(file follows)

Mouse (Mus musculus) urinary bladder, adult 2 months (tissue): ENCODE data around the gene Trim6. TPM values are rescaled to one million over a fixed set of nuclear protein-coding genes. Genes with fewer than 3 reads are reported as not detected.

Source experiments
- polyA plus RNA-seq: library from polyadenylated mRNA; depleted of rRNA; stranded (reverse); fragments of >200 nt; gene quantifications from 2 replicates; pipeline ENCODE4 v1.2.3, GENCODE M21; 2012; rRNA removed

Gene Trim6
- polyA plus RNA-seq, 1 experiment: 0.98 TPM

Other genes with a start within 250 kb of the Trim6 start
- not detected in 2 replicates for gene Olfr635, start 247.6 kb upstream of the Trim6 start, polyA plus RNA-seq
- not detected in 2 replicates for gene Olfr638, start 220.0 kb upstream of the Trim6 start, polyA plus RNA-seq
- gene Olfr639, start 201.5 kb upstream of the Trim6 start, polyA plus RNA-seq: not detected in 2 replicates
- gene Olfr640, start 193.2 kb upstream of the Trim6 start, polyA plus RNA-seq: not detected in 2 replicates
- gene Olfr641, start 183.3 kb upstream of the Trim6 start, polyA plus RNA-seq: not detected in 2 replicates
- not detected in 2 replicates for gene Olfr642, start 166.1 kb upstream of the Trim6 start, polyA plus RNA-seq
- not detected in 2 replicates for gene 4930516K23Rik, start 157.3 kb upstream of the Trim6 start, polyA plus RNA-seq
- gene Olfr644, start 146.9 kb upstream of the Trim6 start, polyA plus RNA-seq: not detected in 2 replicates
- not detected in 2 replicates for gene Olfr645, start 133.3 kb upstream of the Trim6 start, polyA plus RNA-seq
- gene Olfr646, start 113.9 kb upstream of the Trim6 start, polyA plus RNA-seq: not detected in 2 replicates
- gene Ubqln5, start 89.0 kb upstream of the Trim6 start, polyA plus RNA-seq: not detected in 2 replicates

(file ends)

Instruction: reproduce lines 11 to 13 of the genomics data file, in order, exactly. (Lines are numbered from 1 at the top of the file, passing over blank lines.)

- gene Olfr641, start 183.3 kb upstream of the Trim6 start, polyA plus RNA-seq: not detected in 2 replicates
- not detected in 2 replicates for gene Olfr642, start 166.1 kb upstream of the Trim6 start, polyA plus RNA-seq
- not detected in 2 replicates for gene 4930516K23Rik, start 157.3 kb upstream of the Trim6 start, polyA plus RNA-seq